It has not been established whether giving individuals the power to enforce littering rules - an endeavour premised upon additional surveillance and the fear of punishment - would necessarily help to keep Singapore clean ("Volunteers to get powers to enforce littering rules"; March 2).
Parliamentarians say that the Government is taking a step in the right direction to eradicate littering by having more eyes and ears on the ground, but it is not as straightforward ("Tackling littering from ground up"; last Friday).
Already, the penalties for littering are stiff, with an increasing number of tickets issued by the National Environment Agency and higher fines for multiple convictions.
Courts may also impose corrective work orders - where offenders are made to wear luminous vests while cleaning public locations - to shame these litterbugs, although it is less clear whether such deterrence remains effective
It would, therefore, seem more constructive, beyond the new empowered volunteers, to first evaluate the efficacy of existing policies, where the gaps may be, and how we can move beyond the mere deployment of fear.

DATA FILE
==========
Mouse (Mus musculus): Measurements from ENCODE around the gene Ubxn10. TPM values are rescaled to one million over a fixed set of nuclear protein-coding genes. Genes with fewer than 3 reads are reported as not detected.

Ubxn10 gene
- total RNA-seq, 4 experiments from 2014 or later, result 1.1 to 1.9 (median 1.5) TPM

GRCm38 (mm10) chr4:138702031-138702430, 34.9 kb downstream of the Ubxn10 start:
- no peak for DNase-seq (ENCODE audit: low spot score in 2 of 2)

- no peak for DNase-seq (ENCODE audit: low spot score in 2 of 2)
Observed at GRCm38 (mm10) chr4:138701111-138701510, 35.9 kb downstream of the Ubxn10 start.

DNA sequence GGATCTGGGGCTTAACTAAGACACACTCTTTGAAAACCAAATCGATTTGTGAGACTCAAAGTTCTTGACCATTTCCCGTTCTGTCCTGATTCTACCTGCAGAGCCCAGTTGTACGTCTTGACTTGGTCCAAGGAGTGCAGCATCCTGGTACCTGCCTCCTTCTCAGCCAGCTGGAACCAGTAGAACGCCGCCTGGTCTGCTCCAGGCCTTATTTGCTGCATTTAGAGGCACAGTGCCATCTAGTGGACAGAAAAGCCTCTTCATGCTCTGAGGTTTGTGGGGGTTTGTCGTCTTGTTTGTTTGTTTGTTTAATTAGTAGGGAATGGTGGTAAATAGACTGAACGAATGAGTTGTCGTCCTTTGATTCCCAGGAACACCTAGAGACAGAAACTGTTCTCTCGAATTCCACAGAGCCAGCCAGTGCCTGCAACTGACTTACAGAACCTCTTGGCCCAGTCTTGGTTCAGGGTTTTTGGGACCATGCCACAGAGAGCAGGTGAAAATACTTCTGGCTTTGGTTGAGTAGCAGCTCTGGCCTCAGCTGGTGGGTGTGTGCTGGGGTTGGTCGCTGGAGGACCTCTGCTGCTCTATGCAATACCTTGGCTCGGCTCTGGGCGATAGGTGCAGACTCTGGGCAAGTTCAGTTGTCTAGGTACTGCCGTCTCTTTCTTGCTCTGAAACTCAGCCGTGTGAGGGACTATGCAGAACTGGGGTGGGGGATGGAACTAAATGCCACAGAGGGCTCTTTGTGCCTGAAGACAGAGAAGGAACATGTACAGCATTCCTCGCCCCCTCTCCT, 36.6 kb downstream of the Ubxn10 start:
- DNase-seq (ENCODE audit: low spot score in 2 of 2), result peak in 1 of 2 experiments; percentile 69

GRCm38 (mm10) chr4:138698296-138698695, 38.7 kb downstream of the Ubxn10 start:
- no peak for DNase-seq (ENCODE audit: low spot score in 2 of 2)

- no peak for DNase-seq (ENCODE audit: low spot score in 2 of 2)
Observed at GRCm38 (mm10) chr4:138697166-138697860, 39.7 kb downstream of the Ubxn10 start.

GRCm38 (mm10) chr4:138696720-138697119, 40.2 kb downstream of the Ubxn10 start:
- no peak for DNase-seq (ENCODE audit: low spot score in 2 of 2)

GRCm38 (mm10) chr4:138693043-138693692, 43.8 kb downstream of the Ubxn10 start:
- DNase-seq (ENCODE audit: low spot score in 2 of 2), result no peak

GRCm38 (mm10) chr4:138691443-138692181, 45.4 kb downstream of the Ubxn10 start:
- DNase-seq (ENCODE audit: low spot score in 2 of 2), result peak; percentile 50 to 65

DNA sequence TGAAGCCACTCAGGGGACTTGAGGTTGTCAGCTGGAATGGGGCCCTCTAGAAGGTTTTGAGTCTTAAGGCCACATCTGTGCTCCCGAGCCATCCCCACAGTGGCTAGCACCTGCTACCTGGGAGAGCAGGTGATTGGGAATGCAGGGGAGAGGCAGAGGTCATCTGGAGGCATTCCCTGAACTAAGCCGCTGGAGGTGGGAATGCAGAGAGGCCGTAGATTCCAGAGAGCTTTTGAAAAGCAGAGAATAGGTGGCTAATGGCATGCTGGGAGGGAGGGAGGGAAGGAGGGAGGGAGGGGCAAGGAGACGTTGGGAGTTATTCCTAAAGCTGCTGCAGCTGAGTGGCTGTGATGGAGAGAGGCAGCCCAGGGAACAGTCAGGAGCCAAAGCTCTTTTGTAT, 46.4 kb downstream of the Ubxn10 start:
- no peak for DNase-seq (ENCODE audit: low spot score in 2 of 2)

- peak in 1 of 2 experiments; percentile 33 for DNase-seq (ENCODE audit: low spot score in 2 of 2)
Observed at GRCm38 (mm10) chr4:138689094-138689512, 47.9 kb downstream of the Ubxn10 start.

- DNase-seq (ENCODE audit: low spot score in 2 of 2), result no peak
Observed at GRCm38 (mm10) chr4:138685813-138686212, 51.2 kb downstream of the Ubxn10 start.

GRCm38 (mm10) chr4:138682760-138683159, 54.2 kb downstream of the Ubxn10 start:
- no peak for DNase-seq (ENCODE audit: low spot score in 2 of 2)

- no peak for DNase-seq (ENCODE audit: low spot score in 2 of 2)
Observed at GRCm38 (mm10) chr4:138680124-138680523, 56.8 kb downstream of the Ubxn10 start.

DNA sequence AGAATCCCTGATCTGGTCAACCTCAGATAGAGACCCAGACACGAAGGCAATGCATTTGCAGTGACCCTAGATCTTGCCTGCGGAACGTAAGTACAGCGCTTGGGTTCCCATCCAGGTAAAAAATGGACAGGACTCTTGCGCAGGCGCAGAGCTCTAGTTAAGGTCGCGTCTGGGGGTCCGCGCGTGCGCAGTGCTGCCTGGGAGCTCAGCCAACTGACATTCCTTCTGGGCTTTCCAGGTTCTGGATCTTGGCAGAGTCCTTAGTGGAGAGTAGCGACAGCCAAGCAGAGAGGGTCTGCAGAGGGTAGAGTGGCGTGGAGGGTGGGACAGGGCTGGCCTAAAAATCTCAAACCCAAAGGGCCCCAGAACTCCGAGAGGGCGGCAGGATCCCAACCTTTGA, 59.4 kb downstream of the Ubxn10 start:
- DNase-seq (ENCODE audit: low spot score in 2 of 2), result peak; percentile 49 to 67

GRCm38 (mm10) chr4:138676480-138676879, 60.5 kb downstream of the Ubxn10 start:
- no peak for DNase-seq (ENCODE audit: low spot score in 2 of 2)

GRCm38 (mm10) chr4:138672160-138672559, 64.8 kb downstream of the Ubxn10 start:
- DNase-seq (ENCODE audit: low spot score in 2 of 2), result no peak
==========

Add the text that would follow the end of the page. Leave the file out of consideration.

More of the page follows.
Tackling our reliance on cleaners, perhaps even talking about cultural differences among the various communities here and, above all, taking responsibility for our environment appear most constructive, even if results will take time.
More innovative education and public awareness campaigns could be helpful in this regard.
This is why giving cleaners in schools a day off and involving students in the upkeep of their classrooms and school environments are useful strategies.
Fostering such behaviour could also address entrenched perspectives towards blue-collar occupations and encourage good habits - not littering, for instance - outside school compounds.
Of course, some patience will not hurt.
A quick fix in giving volunteers enforcement powers is likely to raise more questions about potential abuse and the temptation to expand their policing responsibilities to include other vices.
Mindset changes take time. It was not too long ago that Singaporeans were complaining about commuter resistance to keeping to the left of escalators at train stations, or patrons' reluctance to return trays at food centres.
Yet, with greater awareness, these actions are more commonplace these days.
Our willingness to remind one another spontaneously on the streets, without reliance on fear or the threat of punitive ramifications, could feature more too.
Kwan Jin Yao